Earth’s temperature has increased by 1°C over the past century, and most of this warming has been caused by carbon dioxide emissions. But what does that mean locally?
This map illustrates the average temperature increases worldwide, shown in °C warming per teratonne of carbon in CO2 emissions. (image courtesy of Leduc, Matthews, Elía, Nature Climate Change)
A new study published in Nature Climate Change pinpoints the temperature increases caused by CO
2 emissions in different regions around the world.
Using simulation results from 12 global climate models, Damon Matthews, a professor in Concordia’s Department of Geography, Planning and Environment, along with post-doctoral researcher Martin Leduc, produced a map that shows how the climate changes in response to cumulative carbon emissions around the world.
They found that temperature increases in most parts of the world respond linearly to cumulative emissions.
“This provides a simple and powerful link between total global emissions of carbon dioxide and local climate warming,” says Matthews. “This approach can be used to show how much human emissions are to blame for local changes.”
Leduc and Matthews, along with co-author Ramón de Elía from Ouranos, a Montreal-based consortium on regional climatology, analyzed the results of simulations in which CO2 emissions caused the concentration of CO
2 in the atmosphere to increase by 1 per cent each year until it reached four times the levels recorded prior to the Industrial Revolution.
Globally, the researchers saw an average temperature increase of 1.7 ±0.4°C per trillion tonnes of carbon in CO
2 emissions (TtC), which is consistent with reports from the Intergovernmental Panel on Climate Change.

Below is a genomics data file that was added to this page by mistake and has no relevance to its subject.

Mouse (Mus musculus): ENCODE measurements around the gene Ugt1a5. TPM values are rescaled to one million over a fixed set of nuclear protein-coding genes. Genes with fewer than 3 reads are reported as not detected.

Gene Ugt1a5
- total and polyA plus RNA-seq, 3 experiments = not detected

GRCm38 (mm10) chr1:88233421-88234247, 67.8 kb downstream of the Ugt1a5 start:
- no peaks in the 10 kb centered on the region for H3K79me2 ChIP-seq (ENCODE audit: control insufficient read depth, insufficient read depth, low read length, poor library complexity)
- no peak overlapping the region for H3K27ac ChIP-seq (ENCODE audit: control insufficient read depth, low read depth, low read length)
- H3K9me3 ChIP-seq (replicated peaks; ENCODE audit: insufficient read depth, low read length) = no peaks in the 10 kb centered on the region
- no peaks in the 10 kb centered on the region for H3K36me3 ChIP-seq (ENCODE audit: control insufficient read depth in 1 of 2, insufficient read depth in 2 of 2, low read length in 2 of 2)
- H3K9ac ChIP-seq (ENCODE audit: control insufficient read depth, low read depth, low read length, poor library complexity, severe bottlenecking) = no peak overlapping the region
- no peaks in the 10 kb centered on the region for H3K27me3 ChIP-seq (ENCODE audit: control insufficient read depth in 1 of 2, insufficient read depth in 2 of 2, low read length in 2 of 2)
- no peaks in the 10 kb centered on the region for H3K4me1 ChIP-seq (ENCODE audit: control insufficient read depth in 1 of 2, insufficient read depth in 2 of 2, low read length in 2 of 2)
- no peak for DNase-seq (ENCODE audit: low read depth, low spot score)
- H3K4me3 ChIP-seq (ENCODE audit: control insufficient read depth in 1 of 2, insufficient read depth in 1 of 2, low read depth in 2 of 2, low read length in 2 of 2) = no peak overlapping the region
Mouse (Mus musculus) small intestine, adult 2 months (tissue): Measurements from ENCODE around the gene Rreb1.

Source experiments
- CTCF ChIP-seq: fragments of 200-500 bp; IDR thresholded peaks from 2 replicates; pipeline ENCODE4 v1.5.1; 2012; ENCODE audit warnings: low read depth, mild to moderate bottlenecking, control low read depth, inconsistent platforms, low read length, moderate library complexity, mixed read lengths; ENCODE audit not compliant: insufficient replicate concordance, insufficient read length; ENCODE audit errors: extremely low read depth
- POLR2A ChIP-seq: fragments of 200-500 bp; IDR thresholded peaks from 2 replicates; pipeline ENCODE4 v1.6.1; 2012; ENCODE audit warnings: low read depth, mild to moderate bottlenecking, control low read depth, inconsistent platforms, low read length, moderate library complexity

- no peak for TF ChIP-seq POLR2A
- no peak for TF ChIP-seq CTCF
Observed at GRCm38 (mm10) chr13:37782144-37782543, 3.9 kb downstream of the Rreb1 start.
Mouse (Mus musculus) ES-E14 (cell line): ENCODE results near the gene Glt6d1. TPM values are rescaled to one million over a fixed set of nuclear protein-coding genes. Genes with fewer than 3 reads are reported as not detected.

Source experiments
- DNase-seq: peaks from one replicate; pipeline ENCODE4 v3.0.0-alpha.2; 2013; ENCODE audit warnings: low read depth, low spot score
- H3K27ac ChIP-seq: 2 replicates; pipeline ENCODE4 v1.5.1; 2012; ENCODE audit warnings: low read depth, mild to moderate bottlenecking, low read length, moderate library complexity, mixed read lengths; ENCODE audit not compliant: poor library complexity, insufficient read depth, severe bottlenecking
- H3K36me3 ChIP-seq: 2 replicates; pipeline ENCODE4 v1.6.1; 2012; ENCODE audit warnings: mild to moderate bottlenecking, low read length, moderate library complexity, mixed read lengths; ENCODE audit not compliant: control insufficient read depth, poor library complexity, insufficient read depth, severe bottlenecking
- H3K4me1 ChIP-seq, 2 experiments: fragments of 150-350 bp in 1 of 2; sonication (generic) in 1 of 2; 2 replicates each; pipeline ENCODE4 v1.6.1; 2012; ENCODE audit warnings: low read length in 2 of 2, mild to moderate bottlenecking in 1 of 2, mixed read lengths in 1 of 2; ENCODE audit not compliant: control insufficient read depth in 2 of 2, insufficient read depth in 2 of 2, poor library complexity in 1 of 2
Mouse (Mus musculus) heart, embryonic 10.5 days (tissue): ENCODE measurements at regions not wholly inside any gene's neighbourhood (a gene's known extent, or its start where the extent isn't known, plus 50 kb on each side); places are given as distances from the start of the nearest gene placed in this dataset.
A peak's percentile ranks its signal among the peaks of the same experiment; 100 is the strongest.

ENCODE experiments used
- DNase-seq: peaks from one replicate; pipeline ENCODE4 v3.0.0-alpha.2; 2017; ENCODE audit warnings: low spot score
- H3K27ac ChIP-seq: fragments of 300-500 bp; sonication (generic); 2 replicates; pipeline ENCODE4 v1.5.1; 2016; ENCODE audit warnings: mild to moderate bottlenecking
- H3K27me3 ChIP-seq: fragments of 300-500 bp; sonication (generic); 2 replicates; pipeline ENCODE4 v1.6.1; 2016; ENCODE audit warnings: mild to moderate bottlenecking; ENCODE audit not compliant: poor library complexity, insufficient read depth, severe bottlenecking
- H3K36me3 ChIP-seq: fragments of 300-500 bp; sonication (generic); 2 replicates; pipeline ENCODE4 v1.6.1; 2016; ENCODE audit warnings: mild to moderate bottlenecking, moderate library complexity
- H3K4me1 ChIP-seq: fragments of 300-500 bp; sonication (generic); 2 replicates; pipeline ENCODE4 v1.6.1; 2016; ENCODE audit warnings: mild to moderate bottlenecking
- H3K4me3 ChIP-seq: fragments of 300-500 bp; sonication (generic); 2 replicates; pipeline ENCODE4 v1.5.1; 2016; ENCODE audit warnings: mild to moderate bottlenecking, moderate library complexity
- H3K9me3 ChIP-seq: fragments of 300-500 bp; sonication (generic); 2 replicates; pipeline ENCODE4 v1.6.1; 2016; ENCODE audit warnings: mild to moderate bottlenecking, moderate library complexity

But the scientists went beyond these globally averaged temperature rises, to calculate climate change at a local scale.
At a glance, here are the average increases per trillion tonnes of carbon that we emit, separated geographically (view the full table here):
Western North America 2.4 ± 0.6°C
Central North America 2.3 ± 0.4°C
Eastern North America 2.4 ± 0.5°C
Alaska 3.6 ± 1.4°C
Greenland and Northern Canada 3.1 ± 0.9°C
North Asia 3.1 ± 0.9°C
Southeast Asia 1.5 ± 0.3°C
Central America 1.8 ± 0.4°C
Eastern Africa 1.9 ± 0.4°C
“As these numbers show, equatorial regions warm the slowest, while the Arctic warms the fastest. Of course, this is what we’ve already seen happen — rapid changes in the Arctic are outpacing the rest of the planet,” says Matthews.
There are also marked differences between land and ocean, with the temperature increase for the oceans averaging 1.4 ± 0.3°C TtC, compared to 2.2 ± 0.5°C for land areas.
“To date, humans have emitted almost 600 billion tonnes of carbon,” says Matthews. “This means that land areas on average have already warmed by 1.3°C because of these emissions. At current emission rates, we will have emitted enough CO
2 to warm land areas by 2°C within 3 decades.”